Is Fidelity competing with retirement plan advisers?

As the mutual fund giant expands the breadth of products and services it brings to the retirement market, some say it is encroaching on advisers' turf

Feb 17, 2018 @ 6:00 am

By Greg Iacurci

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Fidelity Investments​ is the undisputed titan of the retirement marketplace.

With $1.64 trillion in defined-contribution-plan assets under its belt, the Boston-based mutual fund company administers more than $1 trillion more in DC-plan assets than its closest competitor, and controls roughly 23% of the $7 trillion market. As one of the fastest-growing providers, Fidelity is more than maintaining its sizable lead.

But some financial advisers fear the titan is starting to infringe on their turf. Those advisers are wary of recent business maneuvers Fidelity has made, which they claim compete directly with them.

Advisers say such moves — like providing fiduciary 401(k) investment advice to employers and serving as the broker through its new employee-benefits exchange — combined with Fidelity's massive scale could put them in a tough spot.

(More: Fidelity, Empower and T. Rowe take three different approaches to the DOL fiduciary rule)

"They're the 800-pound gorilla, so you kind of have to be close with them. But they're competing with us," said Blake Thibault, managing director at Heffernan Financial Services, which oversees around $3 billion in retirement plan assets.

FIDUCIARY THREAT

The majority of financial advisers provide services to at least one defined-contribution plan — around 250,000 of the roughly 300,000 active financial advisers in the U.S. do so, according to The Retirement Advisor University.

As noted, at the end of 2017, Fidelity provided record-keeping services for more than $1.6 trillion in DC-plan assets, in more than 22,000 plans.

When the Department of Labor's fiduciary rule took effect in June 2017, Fidelity adopted a policy unique among its record-keeping peers.

Essentially, Fidelity would help employers assemble a fund lineup for retirement plans with less than $50 million, and would do so as a fiduciary — a core service of advisers who are fairly specialized in the retirement market.

Advisers such as Chad Larsen, whose Denver-based advisory firm oversees more than $3 billion in retirement assets, have felt Fidelity's competitive pressure firsthand. A year ago, one plan sponsor considering using Mr. Larsen's firm as a 401(k) investment fiduciary backed off after hearing from Fidelity, the plan's record keeper, that it would offer its fiduciary service at no additional cost, Mr. Larsen said.

"They said, 'We appreciate it, but Fidelity is going to take care of this at no charge,'" said Mr. Larsen, the president and CEO of MRP.

Jason Chepenik, managing partner at Chepenik Financial, encountered a similar situation with a prospective client, who asked why the company should hire a third-party plan adviser when Fidelity would do it for free. Ultimately, the prospect asked Fidelity to handle it directly, said Mr. Chepenik, whose firm oversees more than $1 billion in DC-plan assets.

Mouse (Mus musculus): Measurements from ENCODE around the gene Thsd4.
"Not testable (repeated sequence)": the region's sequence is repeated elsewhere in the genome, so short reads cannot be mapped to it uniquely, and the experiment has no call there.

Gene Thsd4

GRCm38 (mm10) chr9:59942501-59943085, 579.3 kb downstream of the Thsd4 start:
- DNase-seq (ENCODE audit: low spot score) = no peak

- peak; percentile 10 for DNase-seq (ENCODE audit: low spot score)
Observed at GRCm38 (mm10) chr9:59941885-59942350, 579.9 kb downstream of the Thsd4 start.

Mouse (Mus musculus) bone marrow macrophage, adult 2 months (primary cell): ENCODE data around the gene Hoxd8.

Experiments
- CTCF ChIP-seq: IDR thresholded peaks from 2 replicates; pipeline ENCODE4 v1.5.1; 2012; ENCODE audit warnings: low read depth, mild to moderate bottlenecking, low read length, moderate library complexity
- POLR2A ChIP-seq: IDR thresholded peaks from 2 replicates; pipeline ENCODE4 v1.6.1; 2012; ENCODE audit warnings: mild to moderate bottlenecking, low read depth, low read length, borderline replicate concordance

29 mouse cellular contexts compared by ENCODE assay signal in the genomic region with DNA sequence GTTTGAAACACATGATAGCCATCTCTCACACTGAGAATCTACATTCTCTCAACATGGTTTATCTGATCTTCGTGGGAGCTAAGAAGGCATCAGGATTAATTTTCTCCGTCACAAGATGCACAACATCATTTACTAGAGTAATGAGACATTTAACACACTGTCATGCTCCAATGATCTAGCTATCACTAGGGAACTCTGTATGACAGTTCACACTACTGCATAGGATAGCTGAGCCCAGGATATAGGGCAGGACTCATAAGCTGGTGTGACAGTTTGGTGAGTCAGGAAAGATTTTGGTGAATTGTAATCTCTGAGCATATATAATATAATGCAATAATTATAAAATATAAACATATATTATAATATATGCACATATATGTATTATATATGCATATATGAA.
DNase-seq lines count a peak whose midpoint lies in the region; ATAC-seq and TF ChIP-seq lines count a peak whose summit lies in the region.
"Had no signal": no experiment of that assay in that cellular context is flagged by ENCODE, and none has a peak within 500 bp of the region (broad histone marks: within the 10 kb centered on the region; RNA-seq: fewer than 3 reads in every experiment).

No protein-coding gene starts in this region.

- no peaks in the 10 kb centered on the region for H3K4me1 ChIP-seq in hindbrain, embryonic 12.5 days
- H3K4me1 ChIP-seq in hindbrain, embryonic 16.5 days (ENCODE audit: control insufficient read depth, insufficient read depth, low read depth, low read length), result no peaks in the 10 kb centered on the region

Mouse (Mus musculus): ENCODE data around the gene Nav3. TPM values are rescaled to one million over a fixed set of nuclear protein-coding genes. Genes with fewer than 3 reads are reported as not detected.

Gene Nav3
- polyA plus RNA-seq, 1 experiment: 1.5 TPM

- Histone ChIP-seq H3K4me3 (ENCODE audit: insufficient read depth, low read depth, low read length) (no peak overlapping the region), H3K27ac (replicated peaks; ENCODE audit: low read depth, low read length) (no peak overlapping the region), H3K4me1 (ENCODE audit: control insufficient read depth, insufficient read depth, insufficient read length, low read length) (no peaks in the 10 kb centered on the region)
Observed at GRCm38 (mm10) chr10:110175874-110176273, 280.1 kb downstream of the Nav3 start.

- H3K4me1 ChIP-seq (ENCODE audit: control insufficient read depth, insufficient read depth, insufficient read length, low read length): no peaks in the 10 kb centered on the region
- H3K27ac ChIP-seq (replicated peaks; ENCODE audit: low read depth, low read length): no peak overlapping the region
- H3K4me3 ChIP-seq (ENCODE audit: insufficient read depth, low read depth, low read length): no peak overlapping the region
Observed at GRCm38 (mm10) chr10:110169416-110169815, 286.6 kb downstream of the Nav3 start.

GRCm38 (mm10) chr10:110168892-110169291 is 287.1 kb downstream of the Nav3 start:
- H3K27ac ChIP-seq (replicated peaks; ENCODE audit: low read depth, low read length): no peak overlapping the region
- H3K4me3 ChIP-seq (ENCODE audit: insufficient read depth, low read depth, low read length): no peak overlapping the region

"That word 'fiduciary' is getting attention in the marketplace. If [Fidelity] can use the word too, clients can't tell the difference," he said. "Every time they use this term, it minimizes the role we offer and clients think they don't need us."

Fidelity acts as a "point in time" fiduciary through its service. Rather than provide investment monitoring and advice on an ongoing basis, Fidelity advises plan sponsors at the point in time at which a plan sponsor seeks guidance on its fund lineup, explained Sangeeta Moorjani, Fidelity's head of workplace product, marketing and advice.

23%Portion of the DC market controlled by Fidelity

Fidelity executives are adamant the service doesn't compete with advisers, saying Fidelity promotes the service with clients that don't have an adviser or whose adviser currently doesn't serve as a fiduciary (and doesn't want to).

"If a plan sponsor is not utilizing an adviser, obviously this is a need they have and this is where we've stepped in to make sure we can help," Ms. Moorjani said of the company's service.

It caught the industry's attention because no record keeper outside of Fidelity adopted an employer-level fiduciary strategy in response to the DOL fiduciary rule, advisers said.

Not everyone believes that Fidelity is going after advisers' businesses, or, at least, that it is doing so intentionally.

(More: Fidelity reveals three new big-data tech tools)

"I don't think you can be a scale player, optimize all your investments in technology and be blocked off from competing head-to-head in some categories," said Neil Bathon, managing partner at Fuse Research Network, a consulting and market research firm. "I think you'll see more of it [among other providers]."

Other providers, such as Empower Retirement, said they would serve as a fiduciary to plan participants by providing advice on rollovers into IRAs, for example, but not to plan sponsors. Others like T. Rowe Price elected not to serve as a fiduciary to participants or plan sponsors.

Fidelity executives said the DOL fiduciary rule, which raises investment-advice standards in retirement accounts, turned client interactions previously considered non-fiduciary in nature into fiduciary advice, and the company's strategy helped to continue the same level of service.

Ms. Moorjani said "several thousand" plans have used the fiduciary service to date, but she didn't have an exact figure.

Fidelity, like many other 401(k) record keepers, also has a workplace financial wellness program that helps employees manage things like budgeting, debt, household savings and insurance. But retirement advisers also offer these programs.

Mr. Thibault of Heffernan Financial Services provides a financial wellness service to clients for an additional fee, but in one recent instance he found himself competing with Fidelity when it approached his client offering to provide its service for no extra fee.

"It's kind of in a direct-threat capacity to advisers like Heffernan," Mr. Thibault said. "Most other record keepers understand our value and look at us as partners to help them grow their business as well."

Ultimately, the client selected Heffernan's financial wellness service.

EMPLOYEE BENEFITS

Some retirement plan advisers who consult with employers on employee benefits such as company health plans, or those who are part of advisory groups with separate employee-benefits units, see a potential emerging threat in Fidelity Health Marketplace.

Fidelity launched the service in early 2016. It's a private exchange offering small and midsize companies — those with between 30 and 2,000 employees — health, dental, life and disability insurance benefits, as well as other things like health savings accounts. Importantly, from a competitive standpoint, Fidelity serves as the benefits broker and provides "full-service support" to clients, the company said in its initial service announcement.